What are morals
The dictionary definition of morality states that it is the quality of being in accord with standards of right or good conduct, a system of ideas of right and wrong conduct, virtuous conduct, a rule or lesson in moral conduct. Clearly morals and morality are therefore implicit in distinguishing against right or wrong but what are they in terms of everyday life and in particular what context do they take in parenting our children. How do they correlate with our own values and standards? Are there absolute morals that should be taught or is morality a moving feast and should we as parents, take it for granted or even expect that our children have some sort of moral compass built into them from birth?
Generally speaking morals are the foundation stone of civilization; the principles that a society adheres to. They can vary significantly from one belief system to another but essentially they still differentiate between what is acceptable and what is not – what is right and what is wrong. They form part of childhood instruction and provide a platform of shared understanding. Values, however, do not necessarily have such breadth. For instance an individual can have values and standards to which they abide and operate under but morality, moral codes of behaviour reach wider. An individual’s moral upbringing will often correlate with their value system but essentially whilst morals provide the compass by which a culture or society navigates life, values are an intrinsic and internal reference source or even plumb line against which an individual will measure up. For parents then, teaching children the moral code and helping them to understand the morality of society as well as encouraging children to develop their own values is an essential part of childhood.
Why are they important
There are a plethora of reasons why morals and values are important:
* They motivate people to choose right over wrong guiding decisions through life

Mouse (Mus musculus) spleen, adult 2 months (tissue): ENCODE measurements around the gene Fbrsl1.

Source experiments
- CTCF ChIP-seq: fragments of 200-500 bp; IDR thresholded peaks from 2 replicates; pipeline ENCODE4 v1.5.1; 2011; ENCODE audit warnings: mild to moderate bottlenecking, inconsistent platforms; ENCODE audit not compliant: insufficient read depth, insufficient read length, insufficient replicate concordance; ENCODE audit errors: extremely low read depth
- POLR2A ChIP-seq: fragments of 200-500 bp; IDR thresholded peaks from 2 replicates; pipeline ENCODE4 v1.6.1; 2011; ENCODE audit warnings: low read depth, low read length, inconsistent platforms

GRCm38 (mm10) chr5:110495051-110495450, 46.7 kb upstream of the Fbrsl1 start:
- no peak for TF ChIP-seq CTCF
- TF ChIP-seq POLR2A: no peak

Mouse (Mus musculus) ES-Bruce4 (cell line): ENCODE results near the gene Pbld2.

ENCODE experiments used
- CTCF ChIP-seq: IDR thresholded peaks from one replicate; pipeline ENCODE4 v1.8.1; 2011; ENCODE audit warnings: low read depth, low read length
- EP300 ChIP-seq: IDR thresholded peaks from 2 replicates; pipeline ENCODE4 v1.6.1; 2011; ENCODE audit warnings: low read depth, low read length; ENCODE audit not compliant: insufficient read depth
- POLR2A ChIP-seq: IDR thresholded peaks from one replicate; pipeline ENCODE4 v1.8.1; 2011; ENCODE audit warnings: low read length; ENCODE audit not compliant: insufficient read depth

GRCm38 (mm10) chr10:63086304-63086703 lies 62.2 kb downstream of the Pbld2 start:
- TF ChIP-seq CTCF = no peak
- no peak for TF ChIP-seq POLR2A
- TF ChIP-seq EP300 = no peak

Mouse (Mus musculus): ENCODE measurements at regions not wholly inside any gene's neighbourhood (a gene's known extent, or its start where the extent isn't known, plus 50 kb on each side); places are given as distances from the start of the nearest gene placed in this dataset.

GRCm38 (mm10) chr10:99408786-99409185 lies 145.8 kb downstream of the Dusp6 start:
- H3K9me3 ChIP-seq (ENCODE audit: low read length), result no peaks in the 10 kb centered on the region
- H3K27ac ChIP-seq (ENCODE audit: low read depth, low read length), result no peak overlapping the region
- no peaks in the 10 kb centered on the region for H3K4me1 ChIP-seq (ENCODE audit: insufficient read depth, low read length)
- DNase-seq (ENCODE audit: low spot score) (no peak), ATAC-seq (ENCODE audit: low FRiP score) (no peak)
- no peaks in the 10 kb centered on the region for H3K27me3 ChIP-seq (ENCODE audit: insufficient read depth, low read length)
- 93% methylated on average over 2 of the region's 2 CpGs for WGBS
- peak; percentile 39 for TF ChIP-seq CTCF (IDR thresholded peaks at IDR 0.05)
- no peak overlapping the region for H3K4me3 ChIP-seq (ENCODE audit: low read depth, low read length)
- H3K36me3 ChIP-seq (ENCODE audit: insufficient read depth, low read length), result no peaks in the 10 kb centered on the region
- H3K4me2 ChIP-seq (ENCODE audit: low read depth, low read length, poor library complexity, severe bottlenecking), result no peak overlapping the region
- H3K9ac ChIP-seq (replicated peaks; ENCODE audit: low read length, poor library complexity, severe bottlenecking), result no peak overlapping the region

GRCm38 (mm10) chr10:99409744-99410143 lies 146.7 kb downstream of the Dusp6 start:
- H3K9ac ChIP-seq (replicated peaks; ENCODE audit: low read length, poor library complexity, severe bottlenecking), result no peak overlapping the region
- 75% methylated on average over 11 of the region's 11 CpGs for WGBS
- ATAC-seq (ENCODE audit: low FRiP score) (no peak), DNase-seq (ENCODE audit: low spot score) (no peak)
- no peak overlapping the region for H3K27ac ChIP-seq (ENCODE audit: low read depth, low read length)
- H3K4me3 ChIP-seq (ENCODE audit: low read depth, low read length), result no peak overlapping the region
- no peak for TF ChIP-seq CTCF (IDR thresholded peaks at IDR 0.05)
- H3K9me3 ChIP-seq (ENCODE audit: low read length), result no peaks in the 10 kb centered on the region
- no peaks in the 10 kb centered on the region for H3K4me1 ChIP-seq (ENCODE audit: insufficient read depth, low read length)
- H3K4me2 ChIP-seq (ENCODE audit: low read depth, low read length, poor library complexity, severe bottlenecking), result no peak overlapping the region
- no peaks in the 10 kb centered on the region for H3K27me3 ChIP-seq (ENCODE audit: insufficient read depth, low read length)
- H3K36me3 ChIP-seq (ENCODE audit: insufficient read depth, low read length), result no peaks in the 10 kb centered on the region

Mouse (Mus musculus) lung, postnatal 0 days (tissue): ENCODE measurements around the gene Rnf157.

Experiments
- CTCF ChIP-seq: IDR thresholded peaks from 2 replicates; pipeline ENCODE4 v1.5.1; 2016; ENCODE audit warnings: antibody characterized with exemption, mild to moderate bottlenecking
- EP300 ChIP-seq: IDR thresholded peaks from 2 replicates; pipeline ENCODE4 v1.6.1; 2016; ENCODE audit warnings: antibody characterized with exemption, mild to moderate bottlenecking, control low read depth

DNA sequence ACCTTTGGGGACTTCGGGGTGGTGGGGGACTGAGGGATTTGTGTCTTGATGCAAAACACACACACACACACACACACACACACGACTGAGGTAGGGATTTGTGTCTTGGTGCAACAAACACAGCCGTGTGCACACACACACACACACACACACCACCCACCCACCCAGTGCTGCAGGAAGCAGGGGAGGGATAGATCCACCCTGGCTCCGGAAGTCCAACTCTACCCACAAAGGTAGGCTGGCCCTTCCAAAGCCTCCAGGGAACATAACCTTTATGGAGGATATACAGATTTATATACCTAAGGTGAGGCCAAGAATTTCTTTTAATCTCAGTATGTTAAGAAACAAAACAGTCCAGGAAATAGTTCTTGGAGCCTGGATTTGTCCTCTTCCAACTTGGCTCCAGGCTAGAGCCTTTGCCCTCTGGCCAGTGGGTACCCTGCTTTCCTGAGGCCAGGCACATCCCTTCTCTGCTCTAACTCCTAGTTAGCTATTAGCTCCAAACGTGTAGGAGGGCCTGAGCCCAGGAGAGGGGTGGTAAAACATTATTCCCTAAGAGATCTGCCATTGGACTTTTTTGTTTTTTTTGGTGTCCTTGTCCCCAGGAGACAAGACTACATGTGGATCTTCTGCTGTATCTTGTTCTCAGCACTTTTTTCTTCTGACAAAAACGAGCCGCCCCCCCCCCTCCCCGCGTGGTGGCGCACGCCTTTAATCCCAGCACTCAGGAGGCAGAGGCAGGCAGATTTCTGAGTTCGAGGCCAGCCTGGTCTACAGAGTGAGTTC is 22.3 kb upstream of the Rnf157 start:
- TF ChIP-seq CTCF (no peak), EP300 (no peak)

* They help individuals make sense of the world giving them understanding and purpose, rhyme and reason.
* An understanding of morals and personal values helps foster an identity
* Morals promote successful relationships based on respect. People who work out of secure and stable moral codes respect others and are respected.
* They encourage an individual to contribute to society and play their part giving of their time and resources to help others and to promote goodness
* An appreciation of morality helps people become accountable for their own behaviour, to take responsibility for their actions and have a responsible outlook on life.
* Having a firm understanding of morals and values helps individuals become more emotionally secure and socially adept. Such people are generally more contented and have a happier outlook on life
How can parents foster morality in children
First and foremost parents are the natural moral educators of children. Children will copy and mimic what they observe, what they hear and the emotions that surround them. Parents then need to model moral behaviour leading by example and inducting a moral understanding in their children. Taking the time to talk about morals, behaviour and explain the principles behind these connects a child’s reasoning with their empathetic understanding. Parents need to not only “practice what they preach” but also “preach what they practice”.